The stainless steel table where dogs and cats are injected with deadly chemicals is cleared for now. The small box with the picture window that fills with carbon monoxide is empty.
But the instruments of death at the Wake County animal shelter will be busy again, as they will be across the state. So many cats and dogs are euthanized in shelters in North Carolina that pet owners could soon pay more to stop -- or at least slow down -- the killing.
A legislative panel recommended Thursday that taxes on pet food should increase to reduce the number of animals euthanized in North Carolina shelters. If adopted, the tax would cost pet owners less than $2 a year if they own one large, hungry dog, supporters said.
The committee -- composed of legislators, veterinarians, animal control officials and animal rights advocates -- urged the legislature to raise taxes by $10 a ton on dry pet food and $1 a case of canned food to pay for a program aimed at controlling and reducing the overpopulation of pets. Currently, manufacturers are assessed 12 cents per ton on dry food and 3 cents per 48-can case of canned food. The increases would raise an estimated $8 million annually, with manufacturers likely passing on the costs to consumers.
Residents also could check a box on their state income tax forms to provide $3 of their tax payment to the initiative.
The bill is expected to go before the legislature in May.
In 2002, North Carolina shelters killed 265,289 cats and dogs, nearly 40,000 more than the previous year. About 10,000 die each year at the Wake County animal shelter and the now-closed shelter run by the Society for the Prevention of Cruelty to Animals of Wake County. A new SPCA shelter that opened last month will not kill, shifting all euthanasia to the county.
The numbers are smaller elsewhere in the Triangle. For 2001, the Animal Protection Society of Durham killed 4,300 animals, the society's Orange County shelter 2,200 and the Johnston County SPCA, 670.
On the whole, the state's euthanasia rate is much higher than the national average.
"This is a real problem in this state," said Rep. Dewey Hill, a Democrat from Columbus County who co-chaired the committee. "This needs attention now. It needed attention yesterday."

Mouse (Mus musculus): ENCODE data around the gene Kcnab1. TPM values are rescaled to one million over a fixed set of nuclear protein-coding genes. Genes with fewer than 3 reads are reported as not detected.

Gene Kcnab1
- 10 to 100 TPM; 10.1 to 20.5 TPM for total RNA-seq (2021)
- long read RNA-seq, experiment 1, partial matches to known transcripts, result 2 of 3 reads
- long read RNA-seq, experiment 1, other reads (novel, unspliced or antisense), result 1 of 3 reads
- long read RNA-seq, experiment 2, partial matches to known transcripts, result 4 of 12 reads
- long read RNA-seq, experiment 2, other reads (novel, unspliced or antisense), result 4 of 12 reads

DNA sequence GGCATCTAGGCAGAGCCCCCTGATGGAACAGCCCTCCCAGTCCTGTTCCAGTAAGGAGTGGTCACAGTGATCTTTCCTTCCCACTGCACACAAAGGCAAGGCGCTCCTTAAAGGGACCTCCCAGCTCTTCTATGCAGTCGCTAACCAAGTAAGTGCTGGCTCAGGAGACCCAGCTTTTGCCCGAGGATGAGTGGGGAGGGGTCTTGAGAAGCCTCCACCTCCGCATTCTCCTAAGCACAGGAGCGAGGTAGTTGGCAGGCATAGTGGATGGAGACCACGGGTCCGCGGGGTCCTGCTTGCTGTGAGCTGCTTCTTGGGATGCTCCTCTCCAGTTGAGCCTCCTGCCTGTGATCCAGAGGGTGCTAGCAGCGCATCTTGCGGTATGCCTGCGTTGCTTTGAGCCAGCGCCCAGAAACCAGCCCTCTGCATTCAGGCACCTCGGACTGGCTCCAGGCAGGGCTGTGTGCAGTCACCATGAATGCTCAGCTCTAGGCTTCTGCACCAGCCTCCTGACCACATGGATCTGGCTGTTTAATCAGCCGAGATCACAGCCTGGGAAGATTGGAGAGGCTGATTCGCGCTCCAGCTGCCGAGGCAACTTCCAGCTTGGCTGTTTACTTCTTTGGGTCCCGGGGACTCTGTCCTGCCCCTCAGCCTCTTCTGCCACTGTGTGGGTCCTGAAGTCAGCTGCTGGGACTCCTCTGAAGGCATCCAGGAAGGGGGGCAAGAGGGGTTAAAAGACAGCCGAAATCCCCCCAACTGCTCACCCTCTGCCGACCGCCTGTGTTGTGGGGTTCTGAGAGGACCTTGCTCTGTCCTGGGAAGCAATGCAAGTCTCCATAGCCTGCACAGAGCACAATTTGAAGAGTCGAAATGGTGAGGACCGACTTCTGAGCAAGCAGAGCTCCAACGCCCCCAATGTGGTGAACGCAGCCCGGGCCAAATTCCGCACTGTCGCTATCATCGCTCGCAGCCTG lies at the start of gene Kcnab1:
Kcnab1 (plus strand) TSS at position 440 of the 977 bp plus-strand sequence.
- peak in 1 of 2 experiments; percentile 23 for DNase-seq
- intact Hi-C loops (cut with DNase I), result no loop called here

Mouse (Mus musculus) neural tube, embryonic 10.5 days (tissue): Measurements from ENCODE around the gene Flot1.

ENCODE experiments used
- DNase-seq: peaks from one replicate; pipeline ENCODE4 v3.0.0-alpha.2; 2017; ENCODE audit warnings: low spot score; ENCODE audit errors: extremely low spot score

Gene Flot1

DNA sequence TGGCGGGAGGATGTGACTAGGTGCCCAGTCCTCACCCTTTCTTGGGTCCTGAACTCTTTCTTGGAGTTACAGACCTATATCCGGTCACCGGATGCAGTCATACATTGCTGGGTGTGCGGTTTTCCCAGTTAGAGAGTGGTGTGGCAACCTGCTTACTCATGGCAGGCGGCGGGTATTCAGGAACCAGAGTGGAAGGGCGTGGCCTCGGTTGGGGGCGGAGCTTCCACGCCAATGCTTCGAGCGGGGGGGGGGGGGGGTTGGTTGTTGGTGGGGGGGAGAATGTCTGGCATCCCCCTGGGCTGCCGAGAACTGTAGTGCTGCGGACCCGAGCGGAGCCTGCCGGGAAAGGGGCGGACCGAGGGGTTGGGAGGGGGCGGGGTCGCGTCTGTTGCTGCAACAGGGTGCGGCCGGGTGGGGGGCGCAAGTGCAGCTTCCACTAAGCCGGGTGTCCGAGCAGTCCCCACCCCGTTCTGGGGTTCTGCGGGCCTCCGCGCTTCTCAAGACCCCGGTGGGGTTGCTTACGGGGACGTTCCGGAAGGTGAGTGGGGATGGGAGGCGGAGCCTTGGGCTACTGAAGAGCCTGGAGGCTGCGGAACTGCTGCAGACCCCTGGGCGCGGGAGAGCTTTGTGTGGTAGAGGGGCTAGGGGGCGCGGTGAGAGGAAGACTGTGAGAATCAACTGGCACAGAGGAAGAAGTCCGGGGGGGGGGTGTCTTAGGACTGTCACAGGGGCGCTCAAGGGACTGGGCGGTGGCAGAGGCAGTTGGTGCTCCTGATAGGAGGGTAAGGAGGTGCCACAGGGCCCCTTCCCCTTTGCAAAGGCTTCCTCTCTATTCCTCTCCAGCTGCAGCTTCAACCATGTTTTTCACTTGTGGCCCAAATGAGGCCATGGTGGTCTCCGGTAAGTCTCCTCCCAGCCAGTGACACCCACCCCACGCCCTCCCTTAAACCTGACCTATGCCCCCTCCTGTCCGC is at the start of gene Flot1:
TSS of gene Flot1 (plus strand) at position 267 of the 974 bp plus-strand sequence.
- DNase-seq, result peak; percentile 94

If approved, the money would be used to increase spaying and neutering. The legislation would require that animals could only leave a shelter if they are spayed or neutered. It also would give new powers to the state Department of Agriculture to investigate complaints at shelters. No standard complaint procedure exists.
The 28-member committee was appointed in the fall by the House co-speakers in response to a series of articles in The Charlotte Observer. At one of the committee's meetings in November, a video of the gas chamber in Yadkin County was shown, prompting strong reactions among members. The tape showed animals piled atop one another, live dogs mixing with the already dead.
"Conditions there are very, very poor," said Alice Singh, president of the county's Humane Society.
The tax increases would cost consumers about 10 cents more on a 20-pound bag of food or 2 cents on a can. Dr. Lee Hunter, a veterinarian with the state Department of Health and Human Services, estimated the added cost for pet owners at no more than $1.86 per year for a 50- to 75-pound dog.
Opponents of the bill disputed Hunter's numbers but didn't supply their own. Many of the state's hunting clubs, as well as the pet food industry, came out against the increase.
In a statement Thursday, the Pet Food Institute said the hike would do nothing to decrease the number of unwanted pets, and would punish responsible pet owners. The group, which represents companies that make 95 percent of the pet food in the United States, vowed to fight the bill.
Hunters, many owning scores of dogs, said the tax increase itself isn't the only reason they oppose the bill. Keith Loudermilt, president of the N.C. Sporting Dogs Association, said hunters were left out of the process of drafting the changes.
"This is a cultural and heritage issue for us," Loudermilt said. "There are agendas behind this committee that are detrimental to our future."
Tensions ran high at times on Thursday. When Mary Jo Morris, an animal advocate from Moore County, said that if hunters loved their dogs they would support the bill, Rep. Cary Allred, an Alamance Republican, strongly objected.
"I've heard the problem is the stupid, ignorant people who may be low-income," he said.
When Rep. Julia Howard, a Davie County Republican who co-chaired the committee, said she hadn't heard anyone say that, Allred replied: "I certainly heard it in the hallways. I heard that many times."
At the Wake shelter, off U.S. 64 in east Raleigh, the bill is not expected to have a major impact. The county is already working with the SPCA to increase adoptions and spay and neuter all pets that go through the system. Students from the N.C. State University veterinary school will soon help spay and neuter animals. In 2002, 59 percent of animals there were killed, with 28 percent eventually adopted. In 2001, more than a dozen were killed each day, on average.
Killing thousands of animals each year takes its toll on employees and volunteers, they say. They're the ones who get to experience the overpopulation problem every day.
"It's hard on any human being to be around death," said Marshall Botvinick, a volunteer and Duke University student. "It's emotionally taxing to work here."
Staff writer John Zebrowski can be reached at 829-4841 or firstname.lastname@example.org.